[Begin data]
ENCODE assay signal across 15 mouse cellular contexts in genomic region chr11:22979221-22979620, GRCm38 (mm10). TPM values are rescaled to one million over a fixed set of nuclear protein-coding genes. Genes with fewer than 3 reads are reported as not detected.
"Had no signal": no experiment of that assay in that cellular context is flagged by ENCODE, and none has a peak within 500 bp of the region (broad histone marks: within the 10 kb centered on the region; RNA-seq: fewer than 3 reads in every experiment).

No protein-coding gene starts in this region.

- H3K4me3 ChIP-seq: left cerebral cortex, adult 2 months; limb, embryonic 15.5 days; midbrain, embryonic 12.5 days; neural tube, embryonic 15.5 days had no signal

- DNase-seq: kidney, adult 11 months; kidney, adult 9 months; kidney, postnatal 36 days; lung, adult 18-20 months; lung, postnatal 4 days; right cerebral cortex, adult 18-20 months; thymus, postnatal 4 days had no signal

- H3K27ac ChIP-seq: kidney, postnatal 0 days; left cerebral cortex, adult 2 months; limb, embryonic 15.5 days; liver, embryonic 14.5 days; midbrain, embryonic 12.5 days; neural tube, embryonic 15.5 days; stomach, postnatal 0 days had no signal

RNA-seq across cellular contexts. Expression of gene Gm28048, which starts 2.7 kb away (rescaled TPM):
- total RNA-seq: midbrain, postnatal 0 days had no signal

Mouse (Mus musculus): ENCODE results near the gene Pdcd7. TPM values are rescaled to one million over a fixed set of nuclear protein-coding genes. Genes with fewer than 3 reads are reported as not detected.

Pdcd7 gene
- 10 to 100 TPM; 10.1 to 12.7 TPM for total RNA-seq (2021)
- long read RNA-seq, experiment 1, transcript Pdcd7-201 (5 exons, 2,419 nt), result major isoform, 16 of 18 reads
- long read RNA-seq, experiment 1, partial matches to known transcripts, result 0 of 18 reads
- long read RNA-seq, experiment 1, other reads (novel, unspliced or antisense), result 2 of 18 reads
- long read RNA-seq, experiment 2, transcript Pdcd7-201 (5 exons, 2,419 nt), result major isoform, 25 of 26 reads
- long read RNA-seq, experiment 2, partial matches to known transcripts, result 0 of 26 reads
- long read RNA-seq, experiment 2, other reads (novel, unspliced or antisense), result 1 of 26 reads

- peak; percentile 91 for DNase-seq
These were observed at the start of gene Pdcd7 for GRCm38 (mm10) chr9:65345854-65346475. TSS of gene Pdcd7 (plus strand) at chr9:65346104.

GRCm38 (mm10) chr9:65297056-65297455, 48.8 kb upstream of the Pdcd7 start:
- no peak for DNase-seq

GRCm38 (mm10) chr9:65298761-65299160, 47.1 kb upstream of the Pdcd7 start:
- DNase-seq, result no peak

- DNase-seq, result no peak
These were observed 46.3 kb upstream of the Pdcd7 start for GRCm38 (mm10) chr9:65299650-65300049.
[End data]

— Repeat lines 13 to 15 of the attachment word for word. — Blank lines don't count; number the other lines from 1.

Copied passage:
- long read RNA-seq, experiment 1, partial matches to known transcripts, result 0 of 18 reads
- long read RNA-seq, experiment 1, other reads (novel, unspliced or antisense), result 2 of 18 reads
- long read RNA-seq, experiment 2, transcript Pdcd7-201 (5 exons, 2,419 nt), result major isoform, 25 of 26 reads